News leadership: That’s according to a new large-scale Oxford University study that also found that anxiety and depression were more common after COVID, although they usually subside within two months of infection.
why does it matter: the studypublished in Lancet Psychiatry Wednesday’s Journal, is “the first attempt to examine some of the variability in ongoing neuropsychiatric aspects of COVID-19 in a large data set,” per accompanying opening.
- “The findings have important implications for patients and health services as they indicate new cases of neurological conditions associated with COVID-19 infection that are likely to occur long after the epidemic has subsided,” said the study’s lead author. Paul Harrisonprofessor of psychiatry, in a statement.
recovery: Studying at Oxford University last year I found a third of COVID patients developed psychiatric or neurological illness six months after infection.
In numbers: In the latest study, researchers examined the risks of 14 different disorders in more than 1.25 million patients, ranging from children to the elderly who were mostly in the United States, two years after becoming infected with COVID.
- She compared this information to the electronic records of 1.25 million people with other respiratory illnesses in the same period.
What they found: Adults 64 and younger who had MERS infection had a higher risk of developing brain fog (640 cases per 10,000 people) than those with different respiratory infections (550 cases per 10,000 people).
- There were 1,540 cases of brain fog per 10,000 people in patients 65 and older who had COVID, compared to 1,230 cases per 10,000 for those with other respiratory infections.
while, There were 450 cases of dementia per 10,000 people and 85 cases of psychotic disorders per 10,000 among patients over 65 after COVID.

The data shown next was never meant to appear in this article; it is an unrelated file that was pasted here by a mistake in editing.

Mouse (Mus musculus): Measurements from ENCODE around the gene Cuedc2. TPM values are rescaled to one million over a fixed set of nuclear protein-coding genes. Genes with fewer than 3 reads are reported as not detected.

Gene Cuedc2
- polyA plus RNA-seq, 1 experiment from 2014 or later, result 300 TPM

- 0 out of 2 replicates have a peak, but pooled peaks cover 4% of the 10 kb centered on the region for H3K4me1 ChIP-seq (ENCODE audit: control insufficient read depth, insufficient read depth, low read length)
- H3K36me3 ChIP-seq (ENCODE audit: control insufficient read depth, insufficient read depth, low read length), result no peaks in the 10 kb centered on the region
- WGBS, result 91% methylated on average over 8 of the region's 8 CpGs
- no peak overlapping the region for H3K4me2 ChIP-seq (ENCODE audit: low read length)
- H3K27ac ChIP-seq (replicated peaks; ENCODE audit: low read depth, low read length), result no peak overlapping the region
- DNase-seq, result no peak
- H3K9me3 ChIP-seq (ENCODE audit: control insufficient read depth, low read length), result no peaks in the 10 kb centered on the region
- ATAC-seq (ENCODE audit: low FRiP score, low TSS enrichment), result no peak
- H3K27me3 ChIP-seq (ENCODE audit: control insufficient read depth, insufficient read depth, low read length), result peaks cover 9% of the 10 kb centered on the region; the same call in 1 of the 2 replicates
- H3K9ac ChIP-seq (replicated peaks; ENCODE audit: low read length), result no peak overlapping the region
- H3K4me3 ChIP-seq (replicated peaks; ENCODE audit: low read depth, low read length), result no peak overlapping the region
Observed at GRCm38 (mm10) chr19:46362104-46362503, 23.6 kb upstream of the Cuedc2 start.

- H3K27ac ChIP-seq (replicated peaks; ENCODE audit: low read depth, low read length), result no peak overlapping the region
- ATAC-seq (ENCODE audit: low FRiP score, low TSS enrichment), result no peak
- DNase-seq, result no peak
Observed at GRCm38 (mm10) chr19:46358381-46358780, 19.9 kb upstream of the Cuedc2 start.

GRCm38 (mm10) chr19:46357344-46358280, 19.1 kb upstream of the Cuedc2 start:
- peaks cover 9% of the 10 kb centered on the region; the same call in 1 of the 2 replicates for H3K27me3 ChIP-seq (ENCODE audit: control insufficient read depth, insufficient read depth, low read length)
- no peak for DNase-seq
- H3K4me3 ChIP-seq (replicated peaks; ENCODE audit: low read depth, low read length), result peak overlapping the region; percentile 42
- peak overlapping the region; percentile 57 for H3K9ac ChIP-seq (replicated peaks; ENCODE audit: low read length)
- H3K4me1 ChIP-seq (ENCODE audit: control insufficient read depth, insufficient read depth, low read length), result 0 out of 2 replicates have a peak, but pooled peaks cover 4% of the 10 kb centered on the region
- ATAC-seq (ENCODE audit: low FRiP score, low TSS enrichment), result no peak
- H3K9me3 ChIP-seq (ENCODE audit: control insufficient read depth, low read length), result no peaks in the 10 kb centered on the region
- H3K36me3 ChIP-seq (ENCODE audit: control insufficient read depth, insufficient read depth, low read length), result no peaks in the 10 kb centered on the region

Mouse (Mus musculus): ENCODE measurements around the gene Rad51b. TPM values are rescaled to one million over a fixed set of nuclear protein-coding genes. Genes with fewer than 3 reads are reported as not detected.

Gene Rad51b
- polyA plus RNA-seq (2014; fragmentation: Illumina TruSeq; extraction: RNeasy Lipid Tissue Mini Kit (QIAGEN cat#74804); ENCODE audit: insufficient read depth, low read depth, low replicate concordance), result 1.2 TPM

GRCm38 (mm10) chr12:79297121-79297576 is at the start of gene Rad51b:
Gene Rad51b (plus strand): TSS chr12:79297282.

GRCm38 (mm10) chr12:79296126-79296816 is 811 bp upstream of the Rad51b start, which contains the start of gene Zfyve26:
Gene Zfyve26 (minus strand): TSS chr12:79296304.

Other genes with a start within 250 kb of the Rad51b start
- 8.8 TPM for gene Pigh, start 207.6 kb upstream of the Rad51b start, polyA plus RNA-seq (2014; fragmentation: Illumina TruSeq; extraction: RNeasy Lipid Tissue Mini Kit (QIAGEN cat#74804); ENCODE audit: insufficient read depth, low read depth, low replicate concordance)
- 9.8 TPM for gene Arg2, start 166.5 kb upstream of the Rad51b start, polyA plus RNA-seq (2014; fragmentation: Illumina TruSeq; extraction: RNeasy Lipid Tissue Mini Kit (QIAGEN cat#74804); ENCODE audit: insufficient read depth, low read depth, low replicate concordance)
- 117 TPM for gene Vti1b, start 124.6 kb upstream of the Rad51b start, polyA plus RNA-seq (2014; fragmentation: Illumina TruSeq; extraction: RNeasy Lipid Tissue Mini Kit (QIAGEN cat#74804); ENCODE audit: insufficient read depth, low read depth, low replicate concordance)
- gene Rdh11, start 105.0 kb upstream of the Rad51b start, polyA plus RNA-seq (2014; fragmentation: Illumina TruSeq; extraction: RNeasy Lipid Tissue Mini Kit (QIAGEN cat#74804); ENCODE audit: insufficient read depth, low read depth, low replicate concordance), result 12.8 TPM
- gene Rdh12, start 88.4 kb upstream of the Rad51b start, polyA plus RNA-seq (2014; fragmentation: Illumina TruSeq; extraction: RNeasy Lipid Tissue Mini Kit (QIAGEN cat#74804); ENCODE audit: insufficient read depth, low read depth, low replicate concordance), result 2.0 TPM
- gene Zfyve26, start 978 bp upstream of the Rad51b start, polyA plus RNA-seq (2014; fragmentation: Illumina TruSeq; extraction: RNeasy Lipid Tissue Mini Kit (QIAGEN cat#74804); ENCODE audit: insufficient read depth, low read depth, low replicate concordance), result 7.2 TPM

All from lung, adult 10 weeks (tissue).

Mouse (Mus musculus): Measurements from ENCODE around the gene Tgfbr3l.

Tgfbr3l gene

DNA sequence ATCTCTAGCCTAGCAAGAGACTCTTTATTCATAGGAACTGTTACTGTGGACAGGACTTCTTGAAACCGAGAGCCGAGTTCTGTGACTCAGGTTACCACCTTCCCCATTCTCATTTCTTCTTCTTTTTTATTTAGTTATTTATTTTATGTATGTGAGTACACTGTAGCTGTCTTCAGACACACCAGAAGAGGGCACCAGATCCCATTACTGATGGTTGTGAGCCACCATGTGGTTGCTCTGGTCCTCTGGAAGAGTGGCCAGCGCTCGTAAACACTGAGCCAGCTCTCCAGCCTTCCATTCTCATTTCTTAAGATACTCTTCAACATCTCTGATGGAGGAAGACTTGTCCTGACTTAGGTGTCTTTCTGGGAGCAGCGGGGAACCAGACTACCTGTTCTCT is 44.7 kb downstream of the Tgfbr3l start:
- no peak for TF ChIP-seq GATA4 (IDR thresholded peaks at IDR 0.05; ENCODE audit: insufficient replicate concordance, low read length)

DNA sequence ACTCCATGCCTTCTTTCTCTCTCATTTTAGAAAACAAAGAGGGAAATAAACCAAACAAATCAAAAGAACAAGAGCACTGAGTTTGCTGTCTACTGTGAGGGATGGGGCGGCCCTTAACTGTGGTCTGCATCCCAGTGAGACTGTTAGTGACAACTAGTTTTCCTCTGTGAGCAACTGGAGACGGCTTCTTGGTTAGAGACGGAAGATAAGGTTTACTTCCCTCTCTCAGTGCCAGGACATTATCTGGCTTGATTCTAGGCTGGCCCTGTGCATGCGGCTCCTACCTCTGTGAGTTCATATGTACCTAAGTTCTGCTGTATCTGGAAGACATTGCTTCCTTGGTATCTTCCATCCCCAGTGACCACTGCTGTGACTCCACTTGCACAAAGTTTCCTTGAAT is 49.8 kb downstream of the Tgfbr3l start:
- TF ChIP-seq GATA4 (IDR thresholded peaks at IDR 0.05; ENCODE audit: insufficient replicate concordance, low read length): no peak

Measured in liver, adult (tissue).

- For other respiratory infections in this age group, there were 330 cases per 10,000 cases of dementia and 60 cases per 10,000 cases of psychotic disorders.
not worth anything The researchers found that children were more likely to develop epilepsy or seizures (260 out of every 10,000) within two years of contracting a COVID infection, compared to those who developed another respiratory infection (130 out of 10,000).
- The risk of developing a mental disorder also increased, although the incidence is still rare – 18 out of every 10,000.
what are they saying: said Wes Elly, a professor at Vanderbilt University School of Medicine who researches COVID-19 STAT news The data showed that mood disorders and anxiety problems “prevalent in a prolonged period of Covid infection tend to resolve within months, which is good news” for patients.
- Eli, who is also associate director of research at the VA Tennessee Valley Research and Education Clinical Center and was not involved in the study, added.
- “Clinically, in my private practice and in our long Covid clinic, that’s exactly what we’re seeing: that the acquired dementia that these patients develop tends to be very persistent and problematic.”
bottom line, Via Harrison: The findings highlight the need for more research to understand why such neurological conditions occur after COVID “and what can be done to prevent or treat these conditions.”
go deeper… Long Covid: The Next Healthcare Crisis
Editor’s note: This article has been updated with a comment from Ely and more details from the study.
#Covid #disease #brain #fog #dementia #years #infection #study #Axios